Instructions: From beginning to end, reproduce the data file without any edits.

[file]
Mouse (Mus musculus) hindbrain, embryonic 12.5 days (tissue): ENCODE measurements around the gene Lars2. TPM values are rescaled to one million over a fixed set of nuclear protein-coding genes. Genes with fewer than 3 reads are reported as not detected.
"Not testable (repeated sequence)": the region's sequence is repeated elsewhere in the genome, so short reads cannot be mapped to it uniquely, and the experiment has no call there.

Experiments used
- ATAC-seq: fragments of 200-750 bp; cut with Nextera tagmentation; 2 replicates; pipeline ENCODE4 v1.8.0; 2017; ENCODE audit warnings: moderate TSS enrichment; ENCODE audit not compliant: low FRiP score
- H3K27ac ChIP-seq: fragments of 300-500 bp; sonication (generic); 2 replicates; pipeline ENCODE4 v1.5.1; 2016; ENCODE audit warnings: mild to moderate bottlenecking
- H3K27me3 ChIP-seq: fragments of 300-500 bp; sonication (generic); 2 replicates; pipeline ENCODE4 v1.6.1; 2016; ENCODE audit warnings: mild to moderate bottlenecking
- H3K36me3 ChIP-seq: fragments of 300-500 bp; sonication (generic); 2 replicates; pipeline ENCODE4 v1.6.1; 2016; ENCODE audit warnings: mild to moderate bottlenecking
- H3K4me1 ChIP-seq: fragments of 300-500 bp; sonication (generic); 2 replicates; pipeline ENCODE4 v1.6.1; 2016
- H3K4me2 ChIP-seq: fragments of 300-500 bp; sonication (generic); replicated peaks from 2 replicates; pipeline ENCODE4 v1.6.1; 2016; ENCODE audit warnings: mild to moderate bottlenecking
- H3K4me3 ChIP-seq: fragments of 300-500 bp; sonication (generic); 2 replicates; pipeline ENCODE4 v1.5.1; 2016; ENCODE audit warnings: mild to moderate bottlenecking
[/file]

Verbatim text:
Mouse (Mus musculus) hindbrain, embryonic 12.5 days (tissue): ENCODE measurements around the gene Lars2. TPM values are rescaled to one million over a fixed set of nuclear protein-coding genes. Genes with fewer than 3 reads are reported as not detected.
"Not testable (repeated sequence)": the region's sequence is repeated elsewhere in the genome, so short reads cannot be mapped to it uniquely, and the experiment has no call there.

Experiments used
- ATAC-seq: fragments of 200-750 bp; cut with Nextera tagmentation; 2 replicates; pipeline ENCODE4 v1.8.0; 2017; ENCODE audit warnings: moderate TSS enrichment; ENCODE audit not compliant: low FRiP score
- H3K27ac ChIP-seq: fragments of 300-500 bp; sonication (generic); 2 replicates; pipeline ENCODE4 v1.5.1; 2016; ENCODE audit warnings: mild to moderate bottlenecking
- H3K27me3 ChIP-seq: fragments of 300-500 bp; sonication (generic); 2 replicates; pipeline ENCODE4 v1.6.1; 2016; ENCODE audit warnings: mild to moderate bottlenecking
- H3K36me3 ChIP-seq: fragments of 300-500 bp; sonication (generic); 2 replicates; pipeline ENCODE4 v1.6.1; 2016; ENCODE audit warnings: mild to moderate bottlenecking
- H3K4me1 ChIP-seq: fragments of 300-500 bp; sonication (generic); 2 replicates; pipeline ENCODE4 v1.6.1; 2016
- H3K4me2 ChIP-seq: fragments of 300-500 bp; sonication (generic); replicated peaks from 2 replicates; pipeline ENCODE4 v1.6.1; 2016; ENCODE audit warnings: mild to moderate bottlenecking
- H3K4me3 ChIP-seq: fragments of 300-500 bp; sonication (generic); 2 replicates; pipeline ENCODE4 v1.5.1; 2016; ENCODE audit warnings: mild to moderate bottlenecking